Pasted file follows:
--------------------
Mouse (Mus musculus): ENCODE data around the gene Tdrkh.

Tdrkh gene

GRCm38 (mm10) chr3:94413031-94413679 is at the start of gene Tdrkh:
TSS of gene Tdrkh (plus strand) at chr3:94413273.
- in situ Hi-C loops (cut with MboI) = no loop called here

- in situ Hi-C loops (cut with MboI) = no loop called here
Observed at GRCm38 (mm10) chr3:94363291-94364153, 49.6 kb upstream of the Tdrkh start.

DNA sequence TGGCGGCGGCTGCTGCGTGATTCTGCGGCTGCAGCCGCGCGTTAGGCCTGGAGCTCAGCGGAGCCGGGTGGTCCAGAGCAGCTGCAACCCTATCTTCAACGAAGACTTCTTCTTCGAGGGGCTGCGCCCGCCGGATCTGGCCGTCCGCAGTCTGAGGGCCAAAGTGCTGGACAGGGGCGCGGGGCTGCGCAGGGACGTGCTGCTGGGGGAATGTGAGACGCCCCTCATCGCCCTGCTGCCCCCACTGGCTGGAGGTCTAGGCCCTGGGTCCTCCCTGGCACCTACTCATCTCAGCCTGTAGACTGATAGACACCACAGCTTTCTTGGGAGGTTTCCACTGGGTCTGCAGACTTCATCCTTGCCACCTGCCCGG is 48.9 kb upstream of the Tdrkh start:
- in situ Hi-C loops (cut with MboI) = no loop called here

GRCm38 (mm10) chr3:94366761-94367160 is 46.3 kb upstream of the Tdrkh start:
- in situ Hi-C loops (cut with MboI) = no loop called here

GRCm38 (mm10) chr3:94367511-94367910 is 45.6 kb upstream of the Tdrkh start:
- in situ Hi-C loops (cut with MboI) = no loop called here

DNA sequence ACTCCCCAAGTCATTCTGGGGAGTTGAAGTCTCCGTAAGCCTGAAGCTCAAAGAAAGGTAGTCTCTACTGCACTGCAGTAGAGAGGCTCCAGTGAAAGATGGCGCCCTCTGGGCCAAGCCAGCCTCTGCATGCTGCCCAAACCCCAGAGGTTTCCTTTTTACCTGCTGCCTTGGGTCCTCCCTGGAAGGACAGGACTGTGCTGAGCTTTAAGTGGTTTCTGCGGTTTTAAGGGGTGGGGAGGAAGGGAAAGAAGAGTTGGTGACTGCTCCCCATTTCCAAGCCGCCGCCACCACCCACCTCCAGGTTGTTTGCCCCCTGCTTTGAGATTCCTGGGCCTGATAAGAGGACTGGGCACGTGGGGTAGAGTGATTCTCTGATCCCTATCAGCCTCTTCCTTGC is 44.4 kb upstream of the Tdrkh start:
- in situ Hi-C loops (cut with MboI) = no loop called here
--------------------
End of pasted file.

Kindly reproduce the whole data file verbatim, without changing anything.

Mouse (Mus musculus): ENCODE data around the gene Tdrkh.

Tdrkh gene

GRCm38 (mm10) chr3:94413031-94413679 is at the start of gene Tdrkh:
TSS of gene Tdrkh (plus strand) at chr3:94413273.
- in situ Hi-C loops (cut with MboI) = no loop called here

- in situ Hi-C loops (cut with MboI) = no loop called here
Observed at GRCm38 (mm10) chr3:94363291-94364153, 49.6 kb upstream of the Tdrkh start.

DNA sequence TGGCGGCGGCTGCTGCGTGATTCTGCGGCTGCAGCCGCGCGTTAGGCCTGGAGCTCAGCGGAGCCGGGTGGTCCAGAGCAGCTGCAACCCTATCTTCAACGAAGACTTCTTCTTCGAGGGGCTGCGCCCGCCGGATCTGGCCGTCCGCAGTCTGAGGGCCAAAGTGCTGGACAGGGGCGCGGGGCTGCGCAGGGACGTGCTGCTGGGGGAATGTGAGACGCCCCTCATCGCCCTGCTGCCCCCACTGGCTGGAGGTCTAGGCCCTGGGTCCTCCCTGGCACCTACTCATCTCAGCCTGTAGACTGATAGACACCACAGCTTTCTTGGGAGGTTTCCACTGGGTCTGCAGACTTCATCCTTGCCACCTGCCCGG is 48.9 kb upstream of the Tdrkh start:
- in situ Hi-C loops (cut with MboI) = no loop called here

GRCm38 (mm10) chr3:94366761-94367160 is 46.3 kb upstream of the Tdrkh start:
- in situ Hi-C loops (cut with MboI) = no loop called here

GRCm38 (mm10) chr3:94367511-94367910 is 45.6 kb upstream of the Tdrkh start:
- in situ Hi-C loops (cut with MboI) = no loop called here

DNA sequence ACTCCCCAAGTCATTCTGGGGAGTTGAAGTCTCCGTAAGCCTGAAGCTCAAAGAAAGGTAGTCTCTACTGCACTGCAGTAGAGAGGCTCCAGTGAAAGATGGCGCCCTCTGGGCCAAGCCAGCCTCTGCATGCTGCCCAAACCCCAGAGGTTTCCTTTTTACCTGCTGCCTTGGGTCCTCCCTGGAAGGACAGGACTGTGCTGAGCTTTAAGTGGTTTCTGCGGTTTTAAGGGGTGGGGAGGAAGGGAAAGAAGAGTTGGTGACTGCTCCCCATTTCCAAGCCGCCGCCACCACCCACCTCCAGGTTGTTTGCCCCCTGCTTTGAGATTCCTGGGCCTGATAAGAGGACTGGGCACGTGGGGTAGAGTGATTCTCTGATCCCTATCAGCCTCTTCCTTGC is 44.4 kb upstream of the Tdrkh start:
- in situ Hi-C loops (cut with MboI) = no loop called here